The Corinthians were the original enthusiasts, giving every evidence of having swallowed the Holy Spirit, feathers and all. Many of them seem enthralled by the more dramatic external manifestations of the Holy Spirit’s work (tongues, prophecy, healing, etc.). Sadly, at the same time, they ignored the quieter work of the Spirit to draw them into a community that respects all its members. They could not, for instance, share the Lord’s Supper together equitably (see 1 Corinthians 11:23-34).

When Paul tries to redirect the Corinthians’ attraction for spiritual gifts, it is not because he likes tradition more than innovation or because he is trying to erase difference. Paul directs the Corinthians to the “still more excellent way” of faith, hope, and love (see 1 Corinthians 12:31; 13:13) because that way will bring them back to valuing one another more than their own knowledge, wisdom, prophecy, miracles, tongues, and all the rest. The person sitting beside you in the pew or kneeling alongside you at the altar rail: that brother or sister in Christ matters more than all the spiritual gifts in the congregation. Paul’s goal is not a tidy community life but a loving one.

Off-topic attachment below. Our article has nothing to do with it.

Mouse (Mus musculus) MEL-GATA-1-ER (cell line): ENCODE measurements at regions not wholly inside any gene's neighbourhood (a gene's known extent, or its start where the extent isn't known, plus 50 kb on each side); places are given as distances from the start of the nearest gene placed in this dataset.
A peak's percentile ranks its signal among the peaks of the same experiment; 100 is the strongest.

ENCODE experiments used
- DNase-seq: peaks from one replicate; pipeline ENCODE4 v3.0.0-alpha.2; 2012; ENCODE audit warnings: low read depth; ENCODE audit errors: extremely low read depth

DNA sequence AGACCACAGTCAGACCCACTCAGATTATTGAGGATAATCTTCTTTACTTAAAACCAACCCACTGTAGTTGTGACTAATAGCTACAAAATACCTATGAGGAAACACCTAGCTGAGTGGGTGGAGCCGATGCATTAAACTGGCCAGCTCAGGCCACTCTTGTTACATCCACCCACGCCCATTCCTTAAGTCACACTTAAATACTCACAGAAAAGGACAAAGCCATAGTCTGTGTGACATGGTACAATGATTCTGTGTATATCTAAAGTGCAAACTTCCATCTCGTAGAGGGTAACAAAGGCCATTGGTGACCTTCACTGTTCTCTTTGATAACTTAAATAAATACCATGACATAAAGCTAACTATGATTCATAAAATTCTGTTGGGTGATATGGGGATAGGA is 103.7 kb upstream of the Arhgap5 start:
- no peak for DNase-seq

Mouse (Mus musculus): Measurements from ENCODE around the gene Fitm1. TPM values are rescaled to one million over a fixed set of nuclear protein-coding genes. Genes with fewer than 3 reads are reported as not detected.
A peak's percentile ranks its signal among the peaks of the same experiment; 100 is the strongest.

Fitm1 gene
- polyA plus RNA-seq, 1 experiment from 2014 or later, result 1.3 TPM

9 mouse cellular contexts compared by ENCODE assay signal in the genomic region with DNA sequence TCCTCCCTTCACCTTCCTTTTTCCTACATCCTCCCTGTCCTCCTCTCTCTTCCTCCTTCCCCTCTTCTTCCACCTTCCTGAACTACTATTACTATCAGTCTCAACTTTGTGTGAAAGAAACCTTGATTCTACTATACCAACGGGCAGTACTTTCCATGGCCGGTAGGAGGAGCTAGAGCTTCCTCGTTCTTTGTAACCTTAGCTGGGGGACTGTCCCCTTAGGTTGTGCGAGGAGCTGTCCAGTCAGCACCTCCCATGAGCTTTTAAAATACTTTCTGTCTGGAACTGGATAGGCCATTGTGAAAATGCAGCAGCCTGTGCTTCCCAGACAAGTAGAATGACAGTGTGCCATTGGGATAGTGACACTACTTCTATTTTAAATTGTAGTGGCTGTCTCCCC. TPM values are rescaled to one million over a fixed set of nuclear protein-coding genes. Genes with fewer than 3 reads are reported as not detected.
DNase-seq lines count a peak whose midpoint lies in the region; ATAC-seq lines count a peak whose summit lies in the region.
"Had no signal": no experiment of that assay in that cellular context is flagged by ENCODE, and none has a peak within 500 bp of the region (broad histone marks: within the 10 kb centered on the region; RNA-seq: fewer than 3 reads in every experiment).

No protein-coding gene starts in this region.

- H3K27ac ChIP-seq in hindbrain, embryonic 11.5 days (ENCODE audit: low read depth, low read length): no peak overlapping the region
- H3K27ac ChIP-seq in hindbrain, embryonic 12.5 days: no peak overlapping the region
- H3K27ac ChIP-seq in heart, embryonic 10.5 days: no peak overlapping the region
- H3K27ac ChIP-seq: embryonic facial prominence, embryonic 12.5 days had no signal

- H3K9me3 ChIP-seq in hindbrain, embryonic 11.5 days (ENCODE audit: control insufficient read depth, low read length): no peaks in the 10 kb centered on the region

How do we know the work of the Holy Spirit among us? The Spirit proclaims Jesus as Lord, offers its gifts to the church for the common good, and activates love for the neighbor. These criteria give us a place to start as we continue to look for what God is up to in our own churches and neighborhoods today.

1 Commentary by Mary Hinkle Shore first published on this site on May 27, 2012.